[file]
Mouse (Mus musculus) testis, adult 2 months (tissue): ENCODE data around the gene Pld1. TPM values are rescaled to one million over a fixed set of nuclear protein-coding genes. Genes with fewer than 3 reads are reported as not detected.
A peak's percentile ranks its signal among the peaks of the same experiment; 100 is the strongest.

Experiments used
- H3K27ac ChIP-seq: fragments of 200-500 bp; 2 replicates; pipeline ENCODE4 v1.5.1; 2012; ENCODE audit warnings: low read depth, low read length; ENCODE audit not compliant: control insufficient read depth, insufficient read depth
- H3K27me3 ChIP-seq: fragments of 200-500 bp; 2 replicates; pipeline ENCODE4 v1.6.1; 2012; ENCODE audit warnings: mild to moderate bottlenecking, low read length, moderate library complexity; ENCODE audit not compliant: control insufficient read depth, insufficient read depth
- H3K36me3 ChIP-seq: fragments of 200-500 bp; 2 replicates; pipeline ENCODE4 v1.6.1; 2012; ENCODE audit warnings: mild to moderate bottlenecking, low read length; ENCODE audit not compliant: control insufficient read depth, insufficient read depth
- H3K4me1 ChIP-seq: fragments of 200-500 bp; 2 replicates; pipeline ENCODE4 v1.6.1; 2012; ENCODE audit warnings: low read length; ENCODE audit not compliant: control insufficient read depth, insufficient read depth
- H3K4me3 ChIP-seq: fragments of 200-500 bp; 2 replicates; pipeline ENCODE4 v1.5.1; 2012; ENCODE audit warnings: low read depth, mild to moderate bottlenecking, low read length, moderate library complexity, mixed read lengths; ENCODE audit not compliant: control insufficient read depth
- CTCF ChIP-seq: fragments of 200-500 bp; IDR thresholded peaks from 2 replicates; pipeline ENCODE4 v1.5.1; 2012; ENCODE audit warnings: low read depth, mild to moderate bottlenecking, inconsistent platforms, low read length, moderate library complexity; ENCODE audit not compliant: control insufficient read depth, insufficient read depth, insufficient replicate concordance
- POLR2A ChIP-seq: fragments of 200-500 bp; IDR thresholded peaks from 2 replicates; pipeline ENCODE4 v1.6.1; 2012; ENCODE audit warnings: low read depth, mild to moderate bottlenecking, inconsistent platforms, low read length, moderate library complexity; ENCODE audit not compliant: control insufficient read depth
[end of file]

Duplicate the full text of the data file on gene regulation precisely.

Mouse (Mus musculus) testis, adult 2 months (tissue): ENCODE data around the gene Pld1. TPM values are rescaled to one million over a fixed set of nuclear protein-coding genes. Genes with fewer than 3 reads are reported as not detected.
A peak's percentile ranks its signal among the peaks of the same experiment; 100 is the strongest.

Experiments used
- H3K27ac ChIP-seq: fragments of 200-500 bp; 2 replicates; pipeline ENCODE4 v1.5.1; 2012; ENCODE audit warnings: low read depth, low read length; ENCODE audit not compliant: control insufficient read depth, insufficient read depth
- H3K27me3 ChIP-seq: fragments of 200-500 bp; 2 replicates; pipeline ENCODE4 v1.6.1; 2012; ENCODE audit warnings: mild to moderate bottlenecking, low read length, moderate library complexity; ENCODE audit not compliant: control insufficient read depth, insufficient read depth
- H3K36me3 ChIP-seq: fragments of 200-500 bp; 2 replicates; pipeline ENCODE4 v1.6.1; 2012; ENCODE audit warnings: mild to moderate bottlenecking, low read length; ENCODE audit not compliant: control insufficient read depth, insufficient read depth
- H3K4me1 ChIP-seq: fragments of 200-500 bp; 2 replicates; pipeline ENCODE4 v1.6.1; 2012; ENCODE audit warnings: low read length; ENCODE audit not compliant: control insufficient read depth, insufficient read depth
- H3K4me3 ChIP-seq: fragments of 200-500 bp; 2 replicates; pipeline ENCODE4 v1.5.1; 2012; ENCODE audit warnings: low read depth, mild to moderate bottlenecking, low read length, moderate library complexity, mixed read lengths; ENCODE audit not compliant: control insufficient read depth
- CTCF ChIP-seq: fragments of 200-500 bp; IDR thresholded peaks from 2 replicates; pipeline ENCODE4 v1.5.1; 2012; ENCODE audit warnings: low read depth, mild to moderate bottlenecking, inconsistent platforms, low read length, moderate library complexity; ENCODE audit not compliant: control insufficient read depth, insufficient read depth, insufficient replicate concordance
- POLR2A ChIP-seq: fragments of 200-500 bp; IDR thresholded peaks from 2 replicates; pipeline ENCODE4 v1.6.1; 2012; ENCODE audit warnings: low read depth, mild to moderate bottlenecking, inconsistent platforms, low read length, moderate library complexity; ENCODE audit not compliant: control insufficient read depth